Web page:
Students celebrate historic Senate win

Students reflect on the last time Georgia elected a democratic senator, and how big the recent election win is becoming for the state. Photo Submitted by ShutterStock

As the result of two historic elections in 2020, Georgia officially turned blue. Both the presidential and senate runoff elections resulted in favor of Democratic candidates, and a new era begins in the state.

The last time Georgia elected a democratic senator was in 2000 when Sen. Zell Miller served his term until 2005. Since then, Republicans have represented and governed Georgia.

As U.S. Senators-elect Jon Ossoff and Reverend Raphael Warnock swear into office on Jan. 20, they will represent the needs of Georgians through their terms. While their victory may disappoint some Georgia voters, others are optimistic for the changes to come.  

With both men in office, there comes an undeniable shift in Georgian policies: introducing progressive views, such as affordable health care and climate reform, and higher racial diversity and representation. 

The progressive shift is not concerned solely with government offices. Diversity in voter turnout has increased during the last election.

According to a Pew Research Center analysis, the number of Latinx, white, Asian and Black registered voters increased by roughly 380,000 voters compared to October 2016.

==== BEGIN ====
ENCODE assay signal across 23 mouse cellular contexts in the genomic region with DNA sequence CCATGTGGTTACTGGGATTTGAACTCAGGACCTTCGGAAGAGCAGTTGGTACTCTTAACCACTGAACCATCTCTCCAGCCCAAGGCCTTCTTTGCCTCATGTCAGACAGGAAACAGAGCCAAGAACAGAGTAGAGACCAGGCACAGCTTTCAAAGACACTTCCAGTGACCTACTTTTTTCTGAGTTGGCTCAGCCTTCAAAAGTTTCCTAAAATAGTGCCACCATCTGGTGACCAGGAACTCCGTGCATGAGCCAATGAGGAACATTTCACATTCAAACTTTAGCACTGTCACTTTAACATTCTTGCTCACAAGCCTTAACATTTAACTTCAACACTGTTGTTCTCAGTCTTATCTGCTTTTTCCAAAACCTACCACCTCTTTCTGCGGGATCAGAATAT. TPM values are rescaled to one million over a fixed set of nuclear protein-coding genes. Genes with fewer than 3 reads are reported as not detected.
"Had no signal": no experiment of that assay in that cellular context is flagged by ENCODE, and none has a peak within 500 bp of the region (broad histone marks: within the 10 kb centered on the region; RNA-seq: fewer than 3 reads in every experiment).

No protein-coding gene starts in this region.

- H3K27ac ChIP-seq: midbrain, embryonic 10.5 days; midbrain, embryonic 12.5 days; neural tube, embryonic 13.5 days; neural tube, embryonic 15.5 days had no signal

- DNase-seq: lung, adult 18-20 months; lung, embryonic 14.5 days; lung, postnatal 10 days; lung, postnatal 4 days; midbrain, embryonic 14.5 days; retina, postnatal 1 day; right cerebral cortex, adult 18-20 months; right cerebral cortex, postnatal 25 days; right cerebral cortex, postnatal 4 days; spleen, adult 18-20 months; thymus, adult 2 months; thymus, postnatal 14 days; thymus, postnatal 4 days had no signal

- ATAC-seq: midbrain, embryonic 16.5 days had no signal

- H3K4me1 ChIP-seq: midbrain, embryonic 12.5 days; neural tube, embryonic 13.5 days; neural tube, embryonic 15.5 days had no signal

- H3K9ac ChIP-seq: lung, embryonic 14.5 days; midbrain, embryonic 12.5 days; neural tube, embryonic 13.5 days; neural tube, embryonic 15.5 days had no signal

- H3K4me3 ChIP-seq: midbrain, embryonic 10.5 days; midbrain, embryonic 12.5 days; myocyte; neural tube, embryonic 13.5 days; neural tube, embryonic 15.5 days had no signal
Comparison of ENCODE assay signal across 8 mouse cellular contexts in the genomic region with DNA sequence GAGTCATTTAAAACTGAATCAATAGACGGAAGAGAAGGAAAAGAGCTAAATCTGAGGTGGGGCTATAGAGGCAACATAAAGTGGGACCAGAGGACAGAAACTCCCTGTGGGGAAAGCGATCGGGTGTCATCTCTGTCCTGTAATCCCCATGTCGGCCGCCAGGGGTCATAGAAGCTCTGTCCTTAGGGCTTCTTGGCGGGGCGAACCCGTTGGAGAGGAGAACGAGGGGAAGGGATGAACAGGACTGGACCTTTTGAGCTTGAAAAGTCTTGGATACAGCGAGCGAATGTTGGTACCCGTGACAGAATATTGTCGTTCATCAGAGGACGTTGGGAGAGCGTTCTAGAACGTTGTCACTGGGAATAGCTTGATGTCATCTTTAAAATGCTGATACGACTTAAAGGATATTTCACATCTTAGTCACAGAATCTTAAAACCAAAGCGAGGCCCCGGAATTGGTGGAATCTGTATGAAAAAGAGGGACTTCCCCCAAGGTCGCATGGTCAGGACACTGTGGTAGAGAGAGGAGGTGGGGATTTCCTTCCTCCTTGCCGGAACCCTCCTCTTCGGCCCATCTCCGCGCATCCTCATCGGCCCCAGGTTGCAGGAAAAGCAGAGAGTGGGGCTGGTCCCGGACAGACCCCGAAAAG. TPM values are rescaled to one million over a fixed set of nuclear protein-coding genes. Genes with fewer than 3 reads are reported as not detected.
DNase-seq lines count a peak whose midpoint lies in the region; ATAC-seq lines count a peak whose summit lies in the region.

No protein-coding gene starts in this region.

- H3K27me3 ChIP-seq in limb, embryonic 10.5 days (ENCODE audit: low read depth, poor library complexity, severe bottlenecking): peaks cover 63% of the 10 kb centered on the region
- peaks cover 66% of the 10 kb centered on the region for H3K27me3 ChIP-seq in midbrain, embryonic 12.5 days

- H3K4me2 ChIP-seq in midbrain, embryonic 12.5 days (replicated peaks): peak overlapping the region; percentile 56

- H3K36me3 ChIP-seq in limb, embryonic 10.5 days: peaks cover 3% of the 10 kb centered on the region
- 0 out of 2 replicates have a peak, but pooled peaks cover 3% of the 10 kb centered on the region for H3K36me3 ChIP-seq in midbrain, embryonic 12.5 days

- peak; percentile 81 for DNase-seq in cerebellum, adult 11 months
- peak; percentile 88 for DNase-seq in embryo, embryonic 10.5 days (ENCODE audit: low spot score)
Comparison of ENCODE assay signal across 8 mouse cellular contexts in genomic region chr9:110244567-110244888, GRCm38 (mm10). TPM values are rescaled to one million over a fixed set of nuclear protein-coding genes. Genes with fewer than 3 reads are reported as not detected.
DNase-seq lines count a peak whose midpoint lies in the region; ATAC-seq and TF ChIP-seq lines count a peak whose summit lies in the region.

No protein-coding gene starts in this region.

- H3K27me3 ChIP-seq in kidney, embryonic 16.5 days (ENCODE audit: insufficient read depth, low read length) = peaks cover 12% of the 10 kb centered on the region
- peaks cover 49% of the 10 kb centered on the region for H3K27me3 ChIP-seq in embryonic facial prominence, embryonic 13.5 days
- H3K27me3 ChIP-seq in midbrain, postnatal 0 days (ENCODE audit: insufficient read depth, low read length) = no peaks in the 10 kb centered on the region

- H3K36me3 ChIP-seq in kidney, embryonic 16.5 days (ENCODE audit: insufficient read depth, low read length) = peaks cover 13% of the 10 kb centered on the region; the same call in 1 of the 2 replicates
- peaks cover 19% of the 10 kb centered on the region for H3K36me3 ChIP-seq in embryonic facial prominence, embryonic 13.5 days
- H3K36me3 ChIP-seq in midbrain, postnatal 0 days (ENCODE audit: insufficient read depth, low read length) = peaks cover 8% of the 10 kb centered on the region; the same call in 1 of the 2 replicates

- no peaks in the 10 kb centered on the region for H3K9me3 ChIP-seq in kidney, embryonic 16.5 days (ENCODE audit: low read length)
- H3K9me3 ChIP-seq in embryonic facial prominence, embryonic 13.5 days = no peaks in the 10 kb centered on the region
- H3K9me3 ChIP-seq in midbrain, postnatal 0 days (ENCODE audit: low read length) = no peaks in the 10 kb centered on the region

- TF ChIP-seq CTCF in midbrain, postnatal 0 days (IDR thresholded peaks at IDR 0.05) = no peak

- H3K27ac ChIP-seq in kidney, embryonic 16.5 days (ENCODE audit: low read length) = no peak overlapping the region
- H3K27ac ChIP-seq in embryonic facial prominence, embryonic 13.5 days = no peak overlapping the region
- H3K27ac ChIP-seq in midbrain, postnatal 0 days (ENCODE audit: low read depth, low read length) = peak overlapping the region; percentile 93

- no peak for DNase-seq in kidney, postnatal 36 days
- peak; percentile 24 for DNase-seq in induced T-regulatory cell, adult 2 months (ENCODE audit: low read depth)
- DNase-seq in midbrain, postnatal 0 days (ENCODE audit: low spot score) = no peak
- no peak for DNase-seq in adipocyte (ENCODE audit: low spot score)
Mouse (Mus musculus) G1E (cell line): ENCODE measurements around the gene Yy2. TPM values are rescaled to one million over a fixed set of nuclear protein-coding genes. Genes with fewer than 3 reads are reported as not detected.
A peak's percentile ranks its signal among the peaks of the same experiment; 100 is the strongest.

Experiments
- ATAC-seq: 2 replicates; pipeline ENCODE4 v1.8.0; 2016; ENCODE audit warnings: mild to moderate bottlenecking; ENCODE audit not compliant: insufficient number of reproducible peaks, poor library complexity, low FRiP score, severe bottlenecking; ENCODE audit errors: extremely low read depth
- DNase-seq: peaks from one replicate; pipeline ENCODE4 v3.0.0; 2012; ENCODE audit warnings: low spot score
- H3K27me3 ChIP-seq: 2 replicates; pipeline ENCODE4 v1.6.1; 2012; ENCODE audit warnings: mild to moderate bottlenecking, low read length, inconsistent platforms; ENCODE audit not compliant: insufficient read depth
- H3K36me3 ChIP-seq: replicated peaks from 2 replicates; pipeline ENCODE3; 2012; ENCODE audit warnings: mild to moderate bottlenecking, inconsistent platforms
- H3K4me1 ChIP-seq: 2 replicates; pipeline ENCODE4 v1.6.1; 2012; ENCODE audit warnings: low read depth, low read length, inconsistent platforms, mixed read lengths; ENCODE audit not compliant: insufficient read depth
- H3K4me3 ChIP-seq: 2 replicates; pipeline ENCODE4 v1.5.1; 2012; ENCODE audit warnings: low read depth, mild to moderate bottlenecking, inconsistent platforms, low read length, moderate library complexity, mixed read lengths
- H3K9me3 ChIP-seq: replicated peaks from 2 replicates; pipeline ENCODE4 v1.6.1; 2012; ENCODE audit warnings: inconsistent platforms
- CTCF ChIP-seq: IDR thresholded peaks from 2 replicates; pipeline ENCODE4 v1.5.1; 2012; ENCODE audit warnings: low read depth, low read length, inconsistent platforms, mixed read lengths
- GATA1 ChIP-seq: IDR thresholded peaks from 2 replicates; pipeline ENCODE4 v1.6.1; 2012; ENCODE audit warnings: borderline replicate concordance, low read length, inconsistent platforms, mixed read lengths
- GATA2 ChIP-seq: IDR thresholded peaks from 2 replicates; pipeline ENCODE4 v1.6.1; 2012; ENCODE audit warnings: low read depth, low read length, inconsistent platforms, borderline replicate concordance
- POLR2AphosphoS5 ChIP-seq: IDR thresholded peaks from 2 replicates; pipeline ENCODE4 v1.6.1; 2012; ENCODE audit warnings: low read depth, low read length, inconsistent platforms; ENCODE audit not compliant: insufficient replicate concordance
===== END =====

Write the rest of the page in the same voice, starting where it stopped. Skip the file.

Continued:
The change in voter demographics has not gone unnoticed. Like sophomore Zora James, many young Georgians are thrilled, exhibiting a sense of pride and empowerment from the election results.

“The results of the runoff election indeed showed that there is power in the Black vote,” she said. “I think we all understood that flipping the state wouldn’t be easy, but it was possible. As a Black woman, seeing the first Black senator from Georgia win gives me hope for progress.”

Sophomore Ayoola Makinde spoke of his newfound feelings of optimism when he saw the election results. 

“I do personally think the runoff election has sparked an attitude change, and it’s sort of like a fresh breath of air,” he said. “Even though there may not be big changes in the immediate future, I do feel like change is and will happen. I see it as a sign of hope.”

Junior Kinnede White spoke on the excitement of change, especially being a Black and Mexican woman raised in Georgia with influences from both cultures. 

“For me, it’s a chance to rebuild,” she said. “It’s a chance to restore all the damage that has been done to the mentality of people, particularly in Georgians’ views of different race and minority issues, like the Black Lives Matter movement.”

To people of color and minorities in Georgia and across the country, the change in power positions is more than just new governmental leadership; it is the beginning of repair and support. 

“Since there have been so many misconceptions from our president, that mindset trickled down to the states,” White said. “This is an opportunity for people to build a different perspective. I see the hope of change from Warnock and Ossoff, one that numerous people haven’t seen in a long time.”